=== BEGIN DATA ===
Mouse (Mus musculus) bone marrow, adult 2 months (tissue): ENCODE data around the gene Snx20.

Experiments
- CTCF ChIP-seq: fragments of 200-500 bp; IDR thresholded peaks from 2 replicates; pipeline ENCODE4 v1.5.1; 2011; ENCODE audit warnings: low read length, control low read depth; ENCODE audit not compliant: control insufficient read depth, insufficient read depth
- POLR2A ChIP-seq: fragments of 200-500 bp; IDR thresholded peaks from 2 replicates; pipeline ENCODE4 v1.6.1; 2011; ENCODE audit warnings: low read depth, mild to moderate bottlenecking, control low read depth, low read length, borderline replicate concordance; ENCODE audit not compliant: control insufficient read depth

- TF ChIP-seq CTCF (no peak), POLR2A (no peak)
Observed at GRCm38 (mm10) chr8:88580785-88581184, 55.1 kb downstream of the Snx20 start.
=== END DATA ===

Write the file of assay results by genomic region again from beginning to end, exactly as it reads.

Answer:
Mouse (Mus musculus) bone marrow, adult 2 months (tissue): ENCODE data around the gene Snx20.

Experiments
- CTCF ChIP-seq: fragments of 200-500 bp; IDR thresholded peaks from 2 replicates; pipeline ENCODE4 v1.5.1; 2011; ENCODE audit warnings: low read length, control low read depth; ENCODE audit not compliant: control insufficient read depth, insufficient read depth
- POLR2A ChIP-seq: fragments of 200-500 bp; IDR thresholded peaks from 2 replicates; pipeline ENCODE4 v1.6.1; 2011; ENCODE audit warnings: low read depth, mild to moderate bottlenecking, control low read depth, low read length, borderline replicate concordance; ENCODE audit not compliant: control insufficient read depth

- TF ChIP-seq CTCF (no peak), POLR2A (no peak)
Observed at GRCm38 (mm10) chr8:88580785-88581184, 55.1 kb downstream of the Snx20 start.